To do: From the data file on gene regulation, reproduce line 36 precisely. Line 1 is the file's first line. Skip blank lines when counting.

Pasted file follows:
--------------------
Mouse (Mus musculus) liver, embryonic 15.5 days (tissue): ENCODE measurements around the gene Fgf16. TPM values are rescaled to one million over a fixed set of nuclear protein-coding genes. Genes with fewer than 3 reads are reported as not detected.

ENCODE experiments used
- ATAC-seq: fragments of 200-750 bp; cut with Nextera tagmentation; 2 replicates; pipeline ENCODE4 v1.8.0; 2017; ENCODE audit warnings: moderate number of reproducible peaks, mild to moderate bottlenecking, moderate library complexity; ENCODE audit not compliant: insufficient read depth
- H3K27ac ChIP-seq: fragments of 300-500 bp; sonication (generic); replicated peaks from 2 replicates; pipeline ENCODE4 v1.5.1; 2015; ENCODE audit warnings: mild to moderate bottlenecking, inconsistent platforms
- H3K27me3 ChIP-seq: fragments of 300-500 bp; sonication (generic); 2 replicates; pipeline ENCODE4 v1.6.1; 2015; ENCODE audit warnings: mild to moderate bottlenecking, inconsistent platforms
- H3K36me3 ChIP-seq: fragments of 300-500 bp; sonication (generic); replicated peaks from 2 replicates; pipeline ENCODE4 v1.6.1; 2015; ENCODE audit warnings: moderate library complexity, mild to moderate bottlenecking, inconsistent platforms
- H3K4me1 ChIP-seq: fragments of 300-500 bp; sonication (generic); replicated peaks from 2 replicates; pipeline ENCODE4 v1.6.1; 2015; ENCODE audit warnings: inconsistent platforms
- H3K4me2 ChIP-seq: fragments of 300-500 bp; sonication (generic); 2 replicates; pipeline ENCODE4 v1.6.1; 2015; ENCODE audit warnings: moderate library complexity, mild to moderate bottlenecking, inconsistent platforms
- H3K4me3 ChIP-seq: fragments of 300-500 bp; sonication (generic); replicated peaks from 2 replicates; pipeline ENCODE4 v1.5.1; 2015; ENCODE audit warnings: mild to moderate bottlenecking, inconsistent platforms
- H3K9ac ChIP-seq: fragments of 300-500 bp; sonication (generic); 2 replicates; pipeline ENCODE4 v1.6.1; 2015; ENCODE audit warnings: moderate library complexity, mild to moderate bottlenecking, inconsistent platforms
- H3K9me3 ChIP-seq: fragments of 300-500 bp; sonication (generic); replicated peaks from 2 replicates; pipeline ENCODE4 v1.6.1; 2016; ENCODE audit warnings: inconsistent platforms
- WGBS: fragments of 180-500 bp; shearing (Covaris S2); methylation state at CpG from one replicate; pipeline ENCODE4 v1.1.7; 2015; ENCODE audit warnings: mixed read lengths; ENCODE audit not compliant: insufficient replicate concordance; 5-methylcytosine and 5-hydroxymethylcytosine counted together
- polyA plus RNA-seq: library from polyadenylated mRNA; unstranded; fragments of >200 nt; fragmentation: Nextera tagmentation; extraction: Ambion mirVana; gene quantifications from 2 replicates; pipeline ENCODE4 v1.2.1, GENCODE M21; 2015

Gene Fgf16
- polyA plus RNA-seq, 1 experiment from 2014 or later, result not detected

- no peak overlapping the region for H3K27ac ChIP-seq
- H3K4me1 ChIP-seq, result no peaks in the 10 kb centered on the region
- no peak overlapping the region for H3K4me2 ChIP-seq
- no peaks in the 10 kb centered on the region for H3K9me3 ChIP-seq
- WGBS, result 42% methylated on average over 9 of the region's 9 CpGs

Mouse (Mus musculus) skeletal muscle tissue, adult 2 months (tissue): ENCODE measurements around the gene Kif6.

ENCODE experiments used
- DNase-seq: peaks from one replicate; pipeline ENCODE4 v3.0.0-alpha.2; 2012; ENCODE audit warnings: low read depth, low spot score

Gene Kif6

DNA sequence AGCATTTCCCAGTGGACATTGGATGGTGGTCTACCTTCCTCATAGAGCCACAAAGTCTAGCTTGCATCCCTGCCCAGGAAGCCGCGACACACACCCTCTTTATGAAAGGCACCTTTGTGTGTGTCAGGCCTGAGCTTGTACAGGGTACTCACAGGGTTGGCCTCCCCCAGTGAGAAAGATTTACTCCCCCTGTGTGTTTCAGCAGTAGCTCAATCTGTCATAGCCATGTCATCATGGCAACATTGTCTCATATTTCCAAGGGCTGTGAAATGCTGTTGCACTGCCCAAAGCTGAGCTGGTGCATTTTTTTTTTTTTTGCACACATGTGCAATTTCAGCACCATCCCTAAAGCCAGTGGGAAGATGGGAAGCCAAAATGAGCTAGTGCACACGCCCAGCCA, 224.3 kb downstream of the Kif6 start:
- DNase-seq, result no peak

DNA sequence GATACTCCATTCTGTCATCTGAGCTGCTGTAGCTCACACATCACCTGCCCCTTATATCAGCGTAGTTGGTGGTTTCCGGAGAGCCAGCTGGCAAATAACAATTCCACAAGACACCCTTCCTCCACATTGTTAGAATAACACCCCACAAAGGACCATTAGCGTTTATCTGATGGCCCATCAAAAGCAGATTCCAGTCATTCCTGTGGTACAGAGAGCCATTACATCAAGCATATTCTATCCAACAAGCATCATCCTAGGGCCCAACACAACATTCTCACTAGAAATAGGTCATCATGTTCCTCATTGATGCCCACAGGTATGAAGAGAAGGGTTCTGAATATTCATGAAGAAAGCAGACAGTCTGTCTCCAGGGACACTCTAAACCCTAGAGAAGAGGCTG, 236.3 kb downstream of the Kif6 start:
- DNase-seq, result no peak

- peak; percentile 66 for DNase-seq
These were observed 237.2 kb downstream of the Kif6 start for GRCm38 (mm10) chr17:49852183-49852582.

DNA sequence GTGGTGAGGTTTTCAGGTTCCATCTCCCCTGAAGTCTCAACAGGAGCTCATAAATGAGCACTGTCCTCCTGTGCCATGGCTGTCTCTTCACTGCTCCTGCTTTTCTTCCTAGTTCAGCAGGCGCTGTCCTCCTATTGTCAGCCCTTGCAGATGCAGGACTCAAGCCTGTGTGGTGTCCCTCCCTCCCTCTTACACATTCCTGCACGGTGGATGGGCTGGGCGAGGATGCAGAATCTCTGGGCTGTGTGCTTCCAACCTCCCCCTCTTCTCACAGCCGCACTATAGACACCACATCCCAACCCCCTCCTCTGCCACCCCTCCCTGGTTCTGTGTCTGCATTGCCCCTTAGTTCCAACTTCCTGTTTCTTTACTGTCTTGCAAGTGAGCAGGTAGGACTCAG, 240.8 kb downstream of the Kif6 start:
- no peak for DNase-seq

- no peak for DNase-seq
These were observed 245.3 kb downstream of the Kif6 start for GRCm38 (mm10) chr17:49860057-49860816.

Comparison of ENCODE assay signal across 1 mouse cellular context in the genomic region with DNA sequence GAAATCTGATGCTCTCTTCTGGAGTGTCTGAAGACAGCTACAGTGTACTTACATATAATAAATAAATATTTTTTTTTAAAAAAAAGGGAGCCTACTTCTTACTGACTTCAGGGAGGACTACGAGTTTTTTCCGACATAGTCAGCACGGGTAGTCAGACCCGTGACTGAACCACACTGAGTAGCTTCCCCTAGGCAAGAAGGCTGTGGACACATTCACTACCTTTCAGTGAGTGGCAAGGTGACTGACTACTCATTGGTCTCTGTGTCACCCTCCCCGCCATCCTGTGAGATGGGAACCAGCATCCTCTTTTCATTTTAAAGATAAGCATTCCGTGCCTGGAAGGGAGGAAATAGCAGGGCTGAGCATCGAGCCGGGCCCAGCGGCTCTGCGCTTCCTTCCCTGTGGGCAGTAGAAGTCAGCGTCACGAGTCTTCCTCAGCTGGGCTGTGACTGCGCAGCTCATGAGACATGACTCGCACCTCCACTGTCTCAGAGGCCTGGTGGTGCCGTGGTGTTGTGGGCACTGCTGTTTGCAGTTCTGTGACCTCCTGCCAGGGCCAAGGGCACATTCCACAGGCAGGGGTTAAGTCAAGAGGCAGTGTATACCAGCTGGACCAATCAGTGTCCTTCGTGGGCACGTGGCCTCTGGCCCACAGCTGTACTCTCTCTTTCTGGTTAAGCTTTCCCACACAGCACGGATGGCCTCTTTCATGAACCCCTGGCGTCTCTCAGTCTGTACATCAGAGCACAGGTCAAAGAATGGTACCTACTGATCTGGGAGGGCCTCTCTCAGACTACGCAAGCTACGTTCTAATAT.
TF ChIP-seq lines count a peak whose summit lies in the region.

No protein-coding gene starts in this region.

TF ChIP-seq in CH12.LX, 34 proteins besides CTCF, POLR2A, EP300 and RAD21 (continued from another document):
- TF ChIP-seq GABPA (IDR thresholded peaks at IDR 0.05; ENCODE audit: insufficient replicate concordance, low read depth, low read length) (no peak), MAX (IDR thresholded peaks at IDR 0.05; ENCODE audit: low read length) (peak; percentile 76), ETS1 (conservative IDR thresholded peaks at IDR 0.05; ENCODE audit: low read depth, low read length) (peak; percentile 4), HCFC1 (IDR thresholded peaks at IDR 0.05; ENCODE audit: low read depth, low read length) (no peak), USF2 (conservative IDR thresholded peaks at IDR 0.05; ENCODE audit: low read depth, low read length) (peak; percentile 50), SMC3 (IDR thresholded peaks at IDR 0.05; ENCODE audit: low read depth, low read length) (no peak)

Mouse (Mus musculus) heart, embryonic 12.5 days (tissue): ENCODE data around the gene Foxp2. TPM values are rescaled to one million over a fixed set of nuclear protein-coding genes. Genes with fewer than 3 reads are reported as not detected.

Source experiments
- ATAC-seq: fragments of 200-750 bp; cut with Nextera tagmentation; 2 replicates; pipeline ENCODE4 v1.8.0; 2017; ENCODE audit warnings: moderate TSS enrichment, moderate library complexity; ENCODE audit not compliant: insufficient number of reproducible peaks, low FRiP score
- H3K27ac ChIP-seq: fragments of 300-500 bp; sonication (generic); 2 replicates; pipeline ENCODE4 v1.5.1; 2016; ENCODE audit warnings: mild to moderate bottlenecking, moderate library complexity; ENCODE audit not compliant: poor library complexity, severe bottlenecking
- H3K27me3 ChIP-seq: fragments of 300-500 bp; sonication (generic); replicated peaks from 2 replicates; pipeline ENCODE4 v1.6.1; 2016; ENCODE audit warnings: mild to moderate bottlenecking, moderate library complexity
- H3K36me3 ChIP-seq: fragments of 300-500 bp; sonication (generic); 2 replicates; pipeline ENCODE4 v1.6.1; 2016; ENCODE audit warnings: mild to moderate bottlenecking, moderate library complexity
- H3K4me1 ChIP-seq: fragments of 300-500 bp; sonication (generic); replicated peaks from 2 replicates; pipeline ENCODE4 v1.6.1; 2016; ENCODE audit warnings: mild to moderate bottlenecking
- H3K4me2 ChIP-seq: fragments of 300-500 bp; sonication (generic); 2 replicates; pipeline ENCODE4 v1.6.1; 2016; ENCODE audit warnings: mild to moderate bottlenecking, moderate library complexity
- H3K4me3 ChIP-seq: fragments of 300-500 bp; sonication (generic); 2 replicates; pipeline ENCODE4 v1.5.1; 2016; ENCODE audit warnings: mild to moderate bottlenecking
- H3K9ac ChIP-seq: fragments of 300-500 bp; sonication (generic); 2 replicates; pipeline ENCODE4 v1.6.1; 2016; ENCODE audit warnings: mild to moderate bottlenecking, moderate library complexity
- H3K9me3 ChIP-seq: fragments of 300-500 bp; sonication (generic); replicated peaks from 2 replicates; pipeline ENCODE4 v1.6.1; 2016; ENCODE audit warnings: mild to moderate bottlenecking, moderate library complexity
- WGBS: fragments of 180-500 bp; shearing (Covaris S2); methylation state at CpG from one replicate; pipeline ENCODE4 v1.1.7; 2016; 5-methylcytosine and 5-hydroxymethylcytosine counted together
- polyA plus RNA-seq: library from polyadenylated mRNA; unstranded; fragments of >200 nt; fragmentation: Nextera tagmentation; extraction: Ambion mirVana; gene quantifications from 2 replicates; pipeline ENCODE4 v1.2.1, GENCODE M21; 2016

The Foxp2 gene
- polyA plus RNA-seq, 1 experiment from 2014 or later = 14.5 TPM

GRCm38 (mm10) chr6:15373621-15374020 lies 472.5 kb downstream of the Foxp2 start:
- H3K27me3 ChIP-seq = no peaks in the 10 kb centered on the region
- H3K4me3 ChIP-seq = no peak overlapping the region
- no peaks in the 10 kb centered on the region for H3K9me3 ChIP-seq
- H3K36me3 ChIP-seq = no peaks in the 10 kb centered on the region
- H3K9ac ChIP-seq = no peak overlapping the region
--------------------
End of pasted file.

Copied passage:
TF ChIP-seq lines count a peak whose summit lies in the region.